People in the groups at highest risk from the virus were advised in March to “shield” themselves by minimising all interaction between them and others. In the light of the reduced prevalence of the virus that recommendation has  been paused from 1 August.  We will continue to monitor the evidence, and if the risks increase – whether nationally or locally – we will take the steps necessary in order to keep people in the as safe as possible.  In particular we will contact  people who were formerly shielding  and we will give them clear advice on what to do if we are asking them to do anything different. We will continue to update our shielding guidance.

Children and young people (aged 0 to17): outdoors

The same rules apply to children as adults, except:

  • children aged 0 to 11 do not need to maintain physical distancing. There is no limit to the number of households that children aged 0-11 can meet in one day
  • young people aged 12 to 17 can meet up to 15 people from up to 4 other households at a time, same as adults. But there is no limit to the number of households that they can meet in one day.  This means that young people can meet their friends separately from meetings that other members of their household may be having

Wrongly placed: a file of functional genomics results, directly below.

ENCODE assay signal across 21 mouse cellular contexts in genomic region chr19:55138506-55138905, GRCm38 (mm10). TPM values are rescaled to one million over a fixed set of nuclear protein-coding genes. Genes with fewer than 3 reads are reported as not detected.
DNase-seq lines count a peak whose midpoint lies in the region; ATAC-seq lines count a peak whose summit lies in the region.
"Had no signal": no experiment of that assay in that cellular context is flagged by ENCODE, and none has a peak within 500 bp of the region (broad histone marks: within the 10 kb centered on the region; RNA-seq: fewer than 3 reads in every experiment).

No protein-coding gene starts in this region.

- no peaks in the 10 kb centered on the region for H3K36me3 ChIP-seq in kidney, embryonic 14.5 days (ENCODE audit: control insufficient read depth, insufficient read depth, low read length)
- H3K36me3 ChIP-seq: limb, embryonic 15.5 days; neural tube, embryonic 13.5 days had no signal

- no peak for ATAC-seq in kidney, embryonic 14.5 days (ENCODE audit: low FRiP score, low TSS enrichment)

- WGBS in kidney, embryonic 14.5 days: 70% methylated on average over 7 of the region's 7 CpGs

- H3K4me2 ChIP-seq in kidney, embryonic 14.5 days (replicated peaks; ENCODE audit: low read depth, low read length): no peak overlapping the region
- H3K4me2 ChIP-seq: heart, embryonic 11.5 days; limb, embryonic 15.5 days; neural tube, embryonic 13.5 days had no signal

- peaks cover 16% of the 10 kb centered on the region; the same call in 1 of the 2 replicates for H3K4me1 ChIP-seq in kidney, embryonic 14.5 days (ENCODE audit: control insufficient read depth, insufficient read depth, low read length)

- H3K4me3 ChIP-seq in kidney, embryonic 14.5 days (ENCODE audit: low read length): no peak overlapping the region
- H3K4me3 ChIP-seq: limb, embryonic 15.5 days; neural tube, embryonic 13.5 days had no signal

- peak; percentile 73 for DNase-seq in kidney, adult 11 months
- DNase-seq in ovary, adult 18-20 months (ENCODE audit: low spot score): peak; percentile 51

Meeting others: indoors

In Phase 3 you can meet people from up to 2 other households at a time indoors. You must stay at least 2 metres apart from people from other households at all times.

For this reason you should meet in small numbers so that physical distancing will be possible.

Our advice is that - as a guide - 8 people in total may represent a safe maximum number of people in most cases.

As long as physical distancing between different households is maintained, this can include overnight stays.